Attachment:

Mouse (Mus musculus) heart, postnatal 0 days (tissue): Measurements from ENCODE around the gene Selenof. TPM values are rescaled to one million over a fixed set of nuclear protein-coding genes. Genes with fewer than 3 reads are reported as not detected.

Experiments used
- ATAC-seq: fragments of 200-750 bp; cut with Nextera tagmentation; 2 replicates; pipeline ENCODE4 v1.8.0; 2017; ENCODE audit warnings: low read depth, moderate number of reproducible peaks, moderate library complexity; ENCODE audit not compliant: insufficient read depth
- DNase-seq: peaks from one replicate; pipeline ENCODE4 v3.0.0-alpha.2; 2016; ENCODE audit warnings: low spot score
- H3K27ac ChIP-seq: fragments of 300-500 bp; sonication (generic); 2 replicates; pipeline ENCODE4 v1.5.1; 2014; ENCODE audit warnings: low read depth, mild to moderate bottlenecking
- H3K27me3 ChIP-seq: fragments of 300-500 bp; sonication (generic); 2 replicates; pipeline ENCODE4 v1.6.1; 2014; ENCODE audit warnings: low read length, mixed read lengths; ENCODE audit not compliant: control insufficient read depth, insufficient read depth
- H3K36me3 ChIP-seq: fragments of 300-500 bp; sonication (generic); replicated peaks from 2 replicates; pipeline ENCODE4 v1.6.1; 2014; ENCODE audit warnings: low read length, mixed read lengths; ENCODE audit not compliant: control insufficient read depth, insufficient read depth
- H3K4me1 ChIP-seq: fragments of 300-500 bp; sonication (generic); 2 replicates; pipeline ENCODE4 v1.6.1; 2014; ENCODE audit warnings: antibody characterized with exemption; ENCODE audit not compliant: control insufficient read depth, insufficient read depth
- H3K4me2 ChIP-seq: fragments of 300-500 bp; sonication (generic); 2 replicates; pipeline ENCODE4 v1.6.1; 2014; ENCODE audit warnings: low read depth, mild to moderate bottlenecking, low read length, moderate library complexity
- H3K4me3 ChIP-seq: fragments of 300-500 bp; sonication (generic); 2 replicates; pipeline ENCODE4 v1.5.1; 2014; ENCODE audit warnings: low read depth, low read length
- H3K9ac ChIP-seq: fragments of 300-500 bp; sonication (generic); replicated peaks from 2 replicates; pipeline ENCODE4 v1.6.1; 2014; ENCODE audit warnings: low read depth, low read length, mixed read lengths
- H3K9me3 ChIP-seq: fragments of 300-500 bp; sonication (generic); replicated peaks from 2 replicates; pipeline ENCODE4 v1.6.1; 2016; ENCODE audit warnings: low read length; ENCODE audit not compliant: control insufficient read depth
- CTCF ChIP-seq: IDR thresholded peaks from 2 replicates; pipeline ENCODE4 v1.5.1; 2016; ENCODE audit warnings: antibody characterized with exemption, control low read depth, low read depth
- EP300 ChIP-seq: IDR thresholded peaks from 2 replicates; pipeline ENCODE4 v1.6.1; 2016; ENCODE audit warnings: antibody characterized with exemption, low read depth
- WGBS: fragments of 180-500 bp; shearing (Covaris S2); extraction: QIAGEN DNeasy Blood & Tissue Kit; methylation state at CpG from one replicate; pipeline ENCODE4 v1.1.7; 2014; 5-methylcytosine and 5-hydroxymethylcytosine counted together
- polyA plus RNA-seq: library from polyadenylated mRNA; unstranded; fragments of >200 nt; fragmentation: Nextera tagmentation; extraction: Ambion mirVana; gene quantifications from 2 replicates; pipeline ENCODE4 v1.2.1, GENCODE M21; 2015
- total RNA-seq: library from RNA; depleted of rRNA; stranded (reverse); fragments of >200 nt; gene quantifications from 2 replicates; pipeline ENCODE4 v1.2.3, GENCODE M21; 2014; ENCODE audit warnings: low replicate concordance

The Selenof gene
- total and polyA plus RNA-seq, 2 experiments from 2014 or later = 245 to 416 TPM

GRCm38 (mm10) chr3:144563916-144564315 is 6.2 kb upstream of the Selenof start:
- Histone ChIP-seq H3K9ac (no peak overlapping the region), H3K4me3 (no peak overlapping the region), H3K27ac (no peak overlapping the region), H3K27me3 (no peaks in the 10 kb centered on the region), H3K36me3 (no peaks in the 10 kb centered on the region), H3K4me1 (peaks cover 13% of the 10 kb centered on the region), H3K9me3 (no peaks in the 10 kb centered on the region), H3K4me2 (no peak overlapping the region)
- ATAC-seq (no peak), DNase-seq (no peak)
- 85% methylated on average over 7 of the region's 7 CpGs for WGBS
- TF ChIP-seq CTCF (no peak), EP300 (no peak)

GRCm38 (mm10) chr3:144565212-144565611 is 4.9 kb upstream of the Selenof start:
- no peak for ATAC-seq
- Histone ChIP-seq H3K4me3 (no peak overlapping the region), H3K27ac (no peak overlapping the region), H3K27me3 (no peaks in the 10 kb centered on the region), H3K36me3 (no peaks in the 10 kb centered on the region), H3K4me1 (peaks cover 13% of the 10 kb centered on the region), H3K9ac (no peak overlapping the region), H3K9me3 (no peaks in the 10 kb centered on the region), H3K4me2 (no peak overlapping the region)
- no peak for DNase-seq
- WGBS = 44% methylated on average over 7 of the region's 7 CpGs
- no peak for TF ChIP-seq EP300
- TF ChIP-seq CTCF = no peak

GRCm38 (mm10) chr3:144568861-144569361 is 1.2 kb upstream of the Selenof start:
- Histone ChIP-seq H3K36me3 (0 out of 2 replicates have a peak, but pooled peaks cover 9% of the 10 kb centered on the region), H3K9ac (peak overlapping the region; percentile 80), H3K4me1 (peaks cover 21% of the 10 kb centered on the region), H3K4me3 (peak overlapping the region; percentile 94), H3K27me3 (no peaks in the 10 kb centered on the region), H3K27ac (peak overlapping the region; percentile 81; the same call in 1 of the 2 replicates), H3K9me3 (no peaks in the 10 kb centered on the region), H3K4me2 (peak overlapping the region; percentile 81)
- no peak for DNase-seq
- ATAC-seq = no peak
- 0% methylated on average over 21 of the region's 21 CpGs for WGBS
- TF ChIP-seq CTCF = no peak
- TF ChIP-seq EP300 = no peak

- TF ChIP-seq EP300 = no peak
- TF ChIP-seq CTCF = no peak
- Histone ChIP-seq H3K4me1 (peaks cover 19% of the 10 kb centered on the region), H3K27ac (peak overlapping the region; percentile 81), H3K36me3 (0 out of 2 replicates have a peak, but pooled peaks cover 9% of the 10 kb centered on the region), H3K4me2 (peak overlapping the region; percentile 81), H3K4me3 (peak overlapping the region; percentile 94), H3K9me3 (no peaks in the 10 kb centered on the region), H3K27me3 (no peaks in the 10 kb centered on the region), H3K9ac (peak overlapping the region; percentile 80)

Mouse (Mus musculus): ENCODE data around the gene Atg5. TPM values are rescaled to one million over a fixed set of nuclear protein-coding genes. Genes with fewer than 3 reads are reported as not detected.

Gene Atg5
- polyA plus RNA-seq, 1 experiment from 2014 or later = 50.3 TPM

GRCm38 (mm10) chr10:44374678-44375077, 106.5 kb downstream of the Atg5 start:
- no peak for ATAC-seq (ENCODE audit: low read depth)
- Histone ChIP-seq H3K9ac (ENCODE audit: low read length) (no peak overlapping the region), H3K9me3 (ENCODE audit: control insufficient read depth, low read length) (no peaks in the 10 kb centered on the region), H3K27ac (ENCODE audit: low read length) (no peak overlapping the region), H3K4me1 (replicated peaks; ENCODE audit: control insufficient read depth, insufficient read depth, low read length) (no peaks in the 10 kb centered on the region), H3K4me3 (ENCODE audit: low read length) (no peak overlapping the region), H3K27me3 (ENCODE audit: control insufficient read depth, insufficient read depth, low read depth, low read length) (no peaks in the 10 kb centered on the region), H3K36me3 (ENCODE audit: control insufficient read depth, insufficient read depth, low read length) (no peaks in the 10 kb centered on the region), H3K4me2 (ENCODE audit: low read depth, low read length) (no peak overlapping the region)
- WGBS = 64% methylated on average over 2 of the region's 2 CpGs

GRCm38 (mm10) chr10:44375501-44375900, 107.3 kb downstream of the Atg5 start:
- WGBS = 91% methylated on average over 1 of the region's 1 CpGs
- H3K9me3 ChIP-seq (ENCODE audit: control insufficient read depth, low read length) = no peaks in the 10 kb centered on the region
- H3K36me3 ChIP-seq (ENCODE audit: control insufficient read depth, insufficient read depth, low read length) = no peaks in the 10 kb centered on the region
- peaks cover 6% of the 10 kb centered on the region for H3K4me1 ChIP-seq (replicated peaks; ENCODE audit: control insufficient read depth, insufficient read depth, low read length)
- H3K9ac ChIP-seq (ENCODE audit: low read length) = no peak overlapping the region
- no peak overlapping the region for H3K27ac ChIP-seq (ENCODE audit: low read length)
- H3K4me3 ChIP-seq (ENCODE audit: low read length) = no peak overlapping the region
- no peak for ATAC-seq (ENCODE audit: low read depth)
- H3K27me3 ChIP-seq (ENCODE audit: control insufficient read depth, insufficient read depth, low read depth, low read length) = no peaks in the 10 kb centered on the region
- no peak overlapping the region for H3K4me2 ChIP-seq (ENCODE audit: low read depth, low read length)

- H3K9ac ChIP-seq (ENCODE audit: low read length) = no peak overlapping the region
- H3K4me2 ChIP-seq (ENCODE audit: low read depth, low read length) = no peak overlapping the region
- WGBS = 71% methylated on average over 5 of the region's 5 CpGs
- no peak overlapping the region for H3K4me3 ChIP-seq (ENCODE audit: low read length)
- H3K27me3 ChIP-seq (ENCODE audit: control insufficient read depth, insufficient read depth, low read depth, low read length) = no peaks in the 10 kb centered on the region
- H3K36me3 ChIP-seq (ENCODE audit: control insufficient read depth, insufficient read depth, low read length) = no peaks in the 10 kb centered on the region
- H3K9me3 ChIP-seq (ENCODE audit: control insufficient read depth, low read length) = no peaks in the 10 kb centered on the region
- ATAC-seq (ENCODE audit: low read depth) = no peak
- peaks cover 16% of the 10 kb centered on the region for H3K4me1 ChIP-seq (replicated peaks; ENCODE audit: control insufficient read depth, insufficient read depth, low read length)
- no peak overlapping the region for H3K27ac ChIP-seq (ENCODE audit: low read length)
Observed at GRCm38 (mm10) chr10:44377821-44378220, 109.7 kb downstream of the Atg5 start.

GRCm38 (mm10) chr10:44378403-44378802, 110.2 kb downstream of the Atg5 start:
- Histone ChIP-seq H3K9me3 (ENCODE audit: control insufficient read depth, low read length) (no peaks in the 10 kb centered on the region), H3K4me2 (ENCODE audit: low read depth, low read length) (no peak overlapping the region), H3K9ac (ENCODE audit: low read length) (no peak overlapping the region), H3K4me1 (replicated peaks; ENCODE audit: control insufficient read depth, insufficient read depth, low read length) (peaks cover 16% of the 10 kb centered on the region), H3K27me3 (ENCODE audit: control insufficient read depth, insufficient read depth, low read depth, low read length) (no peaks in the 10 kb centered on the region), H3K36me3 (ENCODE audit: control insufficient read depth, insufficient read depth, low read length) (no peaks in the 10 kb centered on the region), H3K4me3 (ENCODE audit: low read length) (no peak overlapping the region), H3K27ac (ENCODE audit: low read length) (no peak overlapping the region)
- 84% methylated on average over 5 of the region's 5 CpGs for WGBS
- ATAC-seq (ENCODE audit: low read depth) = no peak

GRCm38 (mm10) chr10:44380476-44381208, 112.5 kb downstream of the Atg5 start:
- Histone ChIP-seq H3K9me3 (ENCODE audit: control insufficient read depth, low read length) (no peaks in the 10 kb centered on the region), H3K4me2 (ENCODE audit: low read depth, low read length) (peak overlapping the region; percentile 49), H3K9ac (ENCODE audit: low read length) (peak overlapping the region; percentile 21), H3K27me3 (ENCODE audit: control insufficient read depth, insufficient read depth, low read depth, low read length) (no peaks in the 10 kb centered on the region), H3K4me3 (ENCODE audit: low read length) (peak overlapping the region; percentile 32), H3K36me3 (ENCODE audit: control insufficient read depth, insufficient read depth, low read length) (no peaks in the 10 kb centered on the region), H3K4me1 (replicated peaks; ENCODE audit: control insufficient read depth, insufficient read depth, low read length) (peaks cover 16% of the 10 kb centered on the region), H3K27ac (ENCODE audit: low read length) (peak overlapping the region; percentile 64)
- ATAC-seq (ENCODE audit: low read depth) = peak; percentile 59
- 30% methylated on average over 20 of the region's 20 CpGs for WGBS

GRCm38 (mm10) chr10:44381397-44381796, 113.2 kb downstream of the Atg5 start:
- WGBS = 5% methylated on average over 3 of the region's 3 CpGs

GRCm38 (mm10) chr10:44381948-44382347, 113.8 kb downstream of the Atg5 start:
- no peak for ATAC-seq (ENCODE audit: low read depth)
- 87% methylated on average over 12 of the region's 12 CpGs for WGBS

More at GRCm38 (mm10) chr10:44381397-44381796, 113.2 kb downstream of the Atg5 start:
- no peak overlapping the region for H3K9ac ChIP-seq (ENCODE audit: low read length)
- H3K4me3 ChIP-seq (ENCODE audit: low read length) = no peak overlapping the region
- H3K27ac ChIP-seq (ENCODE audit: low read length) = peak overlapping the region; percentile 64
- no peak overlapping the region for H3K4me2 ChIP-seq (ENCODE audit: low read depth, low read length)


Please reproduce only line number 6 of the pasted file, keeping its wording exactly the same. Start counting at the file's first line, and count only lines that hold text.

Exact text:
- H3K27me3 ChIP-seq: fragments of 300-500 bp; sonication (generic); 2 replicates; pipeline ENCODE4 v1.6.1; 2014; ENCODE audit warnings: low read length, mixed read lengths; ENCODE audit not compliant: control insufficient read depth, insufficient read depth